The Executive Board of the International Monetary Fund (IMF) has approved the disbursement of SDR 36.2 million or US$ 50 million or 14 percent of Liberia’s quota to the IMF, under the Rapid Credit Facility (RCF) to help Liberia address the emergency financing needs stemming from the COVID-19 pandemic.
In approving disbursement, Directors noted that the pandemic poses significant risks to Liberia’s population and threatens to derail the country’s reform path. Directors underscored the need for the accountable and transparent use of COVID-19 related funds to ensure that much-needed relief reaches the targeted population and help strengthen donors’ confidence. They welcomed Liberia’s strong commitment to macroeconomic and institutional reforms, especially its commitment to reforms under the External Credit Facility, which was approved by the Board of the IMF on 11 December 2019.
Directors encouraged the country to remain on the path of reforms as a means of engendering greater trust from the international financial community. They welcomed Government’s recent decision to publish weekly spending reports and procurement contracts and subsequently audit those expenses. They recognized that the Liberian authorities have made significant strides to strengthen public financial management and urged authorities to resume the reform agenda, under the Extended Credit Facility (ECF) arrangement, once the pandemic abates.
They view the ECF as critical to restoring macroeconomic stability and durable growth. Directors welcomed the authorities’ commitment to fiscal consolidation, including domestic revenue mobilization and expenditure re-prioritization. In this vein, they took positive note of the recent passage of instruments to increase excise on fuel as well as well as the authorities’ commitment to centralize revenues accruing to state-owned enterprises (SOEs) into the consolidated revenue account.
Directors welcomed the swift and decisive measures adopted by the authorities to assuage the economic impact of the pandemic including to increase resource allocation for food security and protect vulnerable market women and petty traders.
They welcomed recent steps to restore confidence in the banking system, including the adoption of an interest-rate-based monetary policy framework and the hiring of a firm to ensure the adequate supply of Liberian dollar banknotes to avoid shortages during peak seasons.
The Government is presently in negotiation with the IMF on a second found of disbursement under the RCF to support the FY 2020/21 National Budget, and this is a critical part of the passage of the FY 2020/21 National Budget, which is currently under development. Key items in the new budget will revolve around funds for the settlement of domestic arrears, which the Government of Liberia has not been servicing due to both funding and domestic debt validation challenges. The servicing of these debts in next year’s budget will provide critically needed stimulus to the COVID-impacted economy, while strengthening Government’s credibility to meet payment obligations to vendors and suppliers. Budgetary support for economic recovery is also under consideration.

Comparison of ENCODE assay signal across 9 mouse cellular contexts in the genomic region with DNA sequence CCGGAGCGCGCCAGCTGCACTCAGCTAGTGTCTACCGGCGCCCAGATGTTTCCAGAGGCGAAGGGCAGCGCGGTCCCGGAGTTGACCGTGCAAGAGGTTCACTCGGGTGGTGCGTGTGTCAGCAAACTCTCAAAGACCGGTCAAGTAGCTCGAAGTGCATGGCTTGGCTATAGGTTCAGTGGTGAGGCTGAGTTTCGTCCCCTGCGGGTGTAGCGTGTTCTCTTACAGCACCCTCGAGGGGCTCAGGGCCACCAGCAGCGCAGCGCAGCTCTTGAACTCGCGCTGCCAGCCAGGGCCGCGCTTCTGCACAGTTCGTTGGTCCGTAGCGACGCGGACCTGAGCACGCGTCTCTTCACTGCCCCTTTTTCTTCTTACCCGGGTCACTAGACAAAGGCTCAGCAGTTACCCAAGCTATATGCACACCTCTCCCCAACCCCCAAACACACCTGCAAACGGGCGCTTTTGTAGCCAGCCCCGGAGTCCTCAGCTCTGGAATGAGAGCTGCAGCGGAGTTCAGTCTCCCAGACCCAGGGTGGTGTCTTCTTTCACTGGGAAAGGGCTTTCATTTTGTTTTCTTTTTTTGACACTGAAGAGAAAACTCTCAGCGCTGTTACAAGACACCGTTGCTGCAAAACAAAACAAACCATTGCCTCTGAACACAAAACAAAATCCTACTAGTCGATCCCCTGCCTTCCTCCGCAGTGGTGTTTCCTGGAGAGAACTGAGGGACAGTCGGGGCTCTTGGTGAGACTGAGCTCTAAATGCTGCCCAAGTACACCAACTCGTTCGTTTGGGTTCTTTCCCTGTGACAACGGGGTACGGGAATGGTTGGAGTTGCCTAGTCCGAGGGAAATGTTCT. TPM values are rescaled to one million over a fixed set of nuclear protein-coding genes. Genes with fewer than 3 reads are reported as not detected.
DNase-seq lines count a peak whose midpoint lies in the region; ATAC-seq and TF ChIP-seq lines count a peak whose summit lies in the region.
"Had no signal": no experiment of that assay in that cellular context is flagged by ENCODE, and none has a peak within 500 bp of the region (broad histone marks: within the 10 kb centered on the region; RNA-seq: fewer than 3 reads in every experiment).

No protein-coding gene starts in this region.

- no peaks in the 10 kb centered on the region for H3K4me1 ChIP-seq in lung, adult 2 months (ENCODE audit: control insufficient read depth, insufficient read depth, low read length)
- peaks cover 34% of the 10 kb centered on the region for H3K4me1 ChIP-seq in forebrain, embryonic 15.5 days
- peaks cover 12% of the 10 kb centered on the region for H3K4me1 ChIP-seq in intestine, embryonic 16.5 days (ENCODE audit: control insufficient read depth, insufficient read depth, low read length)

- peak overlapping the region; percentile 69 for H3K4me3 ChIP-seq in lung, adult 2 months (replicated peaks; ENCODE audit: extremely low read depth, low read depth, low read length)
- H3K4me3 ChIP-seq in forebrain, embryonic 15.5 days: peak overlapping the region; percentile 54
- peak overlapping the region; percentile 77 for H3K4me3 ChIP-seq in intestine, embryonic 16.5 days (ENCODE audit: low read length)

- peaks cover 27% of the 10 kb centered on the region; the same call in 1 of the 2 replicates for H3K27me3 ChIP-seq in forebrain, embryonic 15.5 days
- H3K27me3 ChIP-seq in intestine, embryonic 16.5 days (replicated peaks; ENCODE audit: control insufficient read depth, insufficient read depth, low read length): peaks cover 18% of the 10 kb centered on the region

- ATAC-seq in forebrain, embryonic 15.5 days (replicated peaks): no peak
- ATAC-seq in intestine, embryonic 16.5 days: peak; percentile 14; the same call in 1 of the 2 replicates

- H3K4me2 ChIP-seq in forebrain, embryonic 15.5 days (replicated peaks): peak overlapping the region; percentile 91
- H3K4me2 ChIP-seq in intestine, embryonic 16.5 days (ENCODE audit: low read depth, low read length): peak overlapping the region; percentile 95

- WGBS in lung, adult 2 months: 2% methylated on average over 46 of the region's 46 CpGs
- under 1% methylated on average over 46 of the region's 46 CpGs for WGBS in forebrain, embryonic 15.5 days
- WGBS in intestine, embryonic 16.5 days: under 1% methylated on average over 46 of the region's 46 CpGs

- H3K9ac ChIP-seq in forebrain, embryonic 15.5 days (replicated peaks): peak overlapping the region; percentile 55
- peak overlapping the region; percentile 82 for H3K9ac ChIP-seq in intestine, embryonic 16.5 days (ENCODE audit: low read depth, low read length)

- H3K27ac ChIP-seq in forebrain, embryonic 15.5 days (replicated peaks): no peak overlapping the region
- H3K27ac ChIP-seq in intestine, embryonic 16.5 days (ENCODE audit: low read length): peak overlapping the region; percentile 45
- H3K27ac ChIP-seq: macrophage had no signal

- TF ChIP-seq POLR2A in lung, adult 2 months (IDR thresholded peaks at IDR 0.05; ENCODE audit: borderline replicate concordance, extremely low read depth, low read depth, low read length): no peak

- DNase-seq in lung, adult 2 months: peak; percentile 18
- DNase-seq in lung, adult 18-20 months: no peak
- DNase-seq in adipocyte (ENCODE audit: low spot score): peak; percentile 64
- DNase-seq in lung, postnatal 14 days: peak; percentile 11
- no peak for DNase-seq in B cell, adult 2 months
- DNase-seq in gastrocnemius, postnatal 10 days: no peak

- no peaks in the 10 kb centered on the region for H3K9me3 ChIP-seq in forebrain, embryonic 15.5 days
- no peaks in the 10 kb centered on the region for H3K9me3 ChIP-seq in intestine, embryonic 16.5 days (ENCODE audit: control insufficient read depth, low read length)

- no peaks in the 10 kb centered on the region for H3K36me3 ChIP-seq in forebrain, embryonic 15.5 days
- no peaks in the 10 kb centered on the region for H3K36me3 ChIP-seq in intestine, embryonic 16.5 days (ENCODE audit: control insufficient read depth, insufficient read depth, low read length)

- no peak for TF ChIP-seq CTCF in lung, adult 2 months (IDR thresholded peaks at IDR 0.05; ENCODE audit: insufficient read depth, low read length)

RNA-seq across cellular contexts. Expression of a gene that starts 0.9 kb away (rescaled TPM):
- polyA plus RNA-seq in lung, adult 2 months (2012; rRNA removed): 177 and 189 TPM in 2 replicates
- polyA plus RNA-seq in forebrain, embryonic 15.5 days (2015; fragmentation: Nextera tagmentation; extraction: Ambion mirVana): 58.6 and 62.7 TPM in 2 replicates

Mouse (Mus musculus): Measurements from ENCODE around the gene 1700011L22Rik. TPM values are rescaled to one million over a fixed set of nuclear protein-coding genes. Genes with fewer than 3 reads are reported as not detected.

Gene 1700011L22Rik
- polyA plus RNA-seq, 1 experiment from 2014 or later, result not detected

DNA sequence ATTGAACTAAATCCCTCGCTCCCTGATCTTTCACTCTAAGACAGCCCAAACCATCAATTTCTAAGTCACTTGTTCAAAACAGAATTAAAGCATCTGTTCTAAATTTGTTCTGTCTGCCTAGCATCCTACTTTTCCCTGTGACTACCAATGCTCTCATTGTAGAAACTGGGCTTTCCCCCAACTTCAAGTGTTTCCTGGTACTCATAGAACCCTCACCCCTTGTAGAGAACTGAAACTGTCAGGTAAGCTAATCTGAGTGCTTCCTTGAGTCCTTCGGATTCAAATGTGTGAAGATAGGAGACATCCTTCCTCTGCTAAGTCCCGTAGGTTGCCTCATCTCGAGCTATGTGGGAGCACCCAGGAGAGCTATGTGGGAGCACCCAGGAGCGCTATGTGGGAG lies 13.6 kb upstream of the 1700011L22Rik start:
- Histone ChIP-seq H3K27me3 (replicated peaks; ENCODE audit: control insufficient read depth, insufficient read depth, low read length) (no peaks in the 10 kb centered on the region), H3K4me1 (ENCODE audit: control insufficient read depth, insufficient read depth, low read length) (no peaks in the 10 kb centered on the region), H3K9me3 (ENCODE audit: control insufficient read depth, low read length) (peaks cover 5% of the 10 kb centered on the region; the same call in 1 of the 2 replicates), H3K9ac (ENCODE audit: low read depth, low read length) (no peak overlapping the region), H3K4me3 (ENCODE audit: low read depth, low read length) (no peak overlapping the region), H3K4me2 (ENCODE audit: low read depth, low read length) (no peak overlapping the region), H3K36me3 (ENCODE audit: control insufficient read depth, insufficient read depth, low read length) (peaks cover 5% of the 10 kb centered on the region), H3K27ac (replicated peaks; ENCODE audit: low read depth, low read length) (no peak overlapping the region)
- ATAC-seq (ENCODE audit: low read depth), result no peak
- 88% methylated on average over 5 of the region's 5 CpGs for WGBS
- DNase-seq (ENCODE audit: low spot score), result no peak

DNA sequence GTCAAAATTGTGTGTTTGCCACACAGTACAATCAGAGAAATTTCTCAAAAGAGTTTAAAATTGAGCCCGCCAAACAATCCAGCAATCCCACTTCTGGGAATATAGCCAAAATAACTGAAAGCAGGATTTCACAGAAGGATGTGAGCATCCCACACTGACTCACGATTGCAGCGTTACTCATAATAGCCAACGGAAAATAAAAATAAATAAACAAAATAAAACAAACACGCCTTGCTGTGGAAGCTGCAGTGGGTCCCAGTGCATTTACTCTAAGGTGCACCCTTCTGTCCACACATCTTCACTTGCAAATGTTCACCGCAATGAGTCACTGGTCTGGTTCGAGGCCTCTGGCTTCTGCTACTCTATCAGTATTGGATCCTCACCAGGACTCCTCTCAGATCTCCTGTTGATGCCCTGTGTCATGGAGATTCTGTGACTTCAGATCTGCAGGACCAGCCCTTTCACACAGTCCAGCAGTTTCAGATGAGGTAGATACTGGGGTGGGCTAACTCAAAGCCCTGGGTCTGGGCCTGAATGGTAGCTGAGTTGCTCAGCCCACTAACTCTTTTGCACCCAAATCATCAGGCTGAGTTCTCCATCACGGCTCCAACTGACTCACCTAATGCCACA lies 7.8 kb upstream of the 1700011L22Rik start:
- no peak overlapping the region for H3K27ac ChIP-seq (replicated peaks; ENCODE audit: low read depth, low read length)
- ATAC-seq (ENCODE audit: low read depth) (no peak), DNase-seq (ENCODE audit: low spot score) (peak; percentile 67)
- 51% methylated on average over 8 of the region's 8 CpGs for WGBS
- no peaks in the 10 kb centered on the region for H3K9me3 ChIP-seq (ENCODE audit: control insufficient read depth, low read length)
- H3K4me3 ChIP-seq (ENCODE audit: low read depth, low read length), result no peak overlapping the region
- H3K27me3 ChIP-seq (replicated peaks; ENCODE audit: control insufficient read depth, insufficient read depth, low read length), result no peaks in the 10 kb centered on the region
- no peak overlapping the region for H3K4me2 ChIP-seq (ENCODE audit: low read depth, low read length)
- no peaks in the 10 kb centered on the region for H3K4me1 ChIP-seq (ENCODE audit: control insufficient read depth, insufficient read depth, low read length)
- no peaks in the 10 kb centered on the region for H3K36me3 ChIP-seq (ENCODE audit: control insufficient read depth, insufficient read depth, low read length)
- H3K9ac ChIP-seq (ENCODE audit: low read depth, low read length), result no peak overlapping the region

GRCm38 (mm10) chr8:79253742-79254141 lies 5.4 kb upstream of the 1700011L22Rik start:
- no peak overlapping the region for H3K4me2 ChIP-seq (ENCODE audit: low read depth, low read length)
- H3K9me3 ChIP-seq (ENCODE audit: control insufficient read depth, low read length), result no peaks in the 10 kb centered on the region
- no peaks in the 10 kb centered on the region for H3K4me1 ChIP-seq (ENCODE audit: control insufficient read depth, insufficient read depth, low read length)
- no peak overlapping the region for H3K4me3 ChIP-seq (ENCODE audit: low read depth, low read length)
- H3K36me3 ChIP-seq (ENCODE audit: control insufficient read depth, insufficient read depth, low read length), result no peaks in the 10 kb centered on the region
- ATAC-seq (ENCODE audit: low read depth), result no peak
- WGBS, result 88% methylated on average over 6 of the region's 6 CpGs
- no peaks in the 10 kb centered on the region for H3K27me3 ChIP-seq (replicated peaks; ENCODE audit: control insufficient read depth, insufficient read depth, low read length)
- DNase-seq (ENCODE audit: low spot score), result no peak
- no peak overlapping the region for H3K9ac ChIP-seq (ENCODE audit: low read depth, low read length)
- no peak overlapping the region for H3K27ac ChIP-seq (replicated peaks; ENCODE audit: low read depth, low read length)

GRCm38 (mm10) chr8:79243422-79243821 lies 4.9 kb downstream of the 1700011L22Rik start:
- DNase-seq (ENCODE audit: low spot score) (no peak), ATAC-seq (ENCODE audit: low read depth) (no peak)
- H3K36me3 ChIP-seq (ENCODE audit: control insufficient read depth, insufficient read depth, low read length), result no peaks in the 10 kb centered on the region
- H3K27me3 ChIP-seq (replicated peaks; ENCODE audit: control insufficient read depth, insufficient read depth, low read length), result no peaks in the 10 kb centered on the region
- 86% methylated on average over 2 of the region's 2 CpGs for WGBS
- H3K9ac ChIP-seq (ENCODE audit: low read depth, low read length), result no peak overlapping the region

President Weah has directed that the new budget focus spending to the maximal extent possible on the critical aspects of the economy to sustain recovery, which has been slowed by the onset of COVID-19.
Both the Government and the IMF are expected to undertake the first review under the ECF, delayed by COVID19. Under the ECF and prior to COVID-19, 2020 growth was projected to be close to 1 percent but has now been revised to a negative growth on account of COVID-19, a situation that is common across sub-Saharan Africa, where the World Bank has projected average growth rate to range between -2 to -5 percent due to COVID-19.
Liberia’s performance under the ECF and the country’s commitment to unprecedented macroeconomic and institutional reforms are winning international commendations. A clear indication of these successes is reflected in the recent decision by the Board of the Central Bank of Liberia to reduce the policy rate from 30 percent to 25 percent, mirroring the reduction in the inflation rate, which the policy rate is set to target. Also, the passing of three out of four of the IMF’s Quantitative Performance Criteria (QPC) on the fiscal side, especially the criteria on limiting the primary deficit to less the 2.5 percent of GDP, is particularly welcoming. A deficit of less than three percent is one of the monetary convergence criteria for ECOWAS countries aiming to enter a monetary union, and Liberia is clearly on the path to beating this target by end of current fiscal year.
The Government extends its profound thanks to the Executive Directors for their appreciation of ongoing reforms in Liberia under the leadership of President Weah and pledges to do more to deepen reforms that are needed to transform the country.
The Government thanks the IMF and other international partners for the massive show of support in the wake of COVID-19 and promises full transparency and accountability in the use of COVID-19 resources. It informs partners and the general public that a dashboard on COVID-19 resources will soon be made publicly available.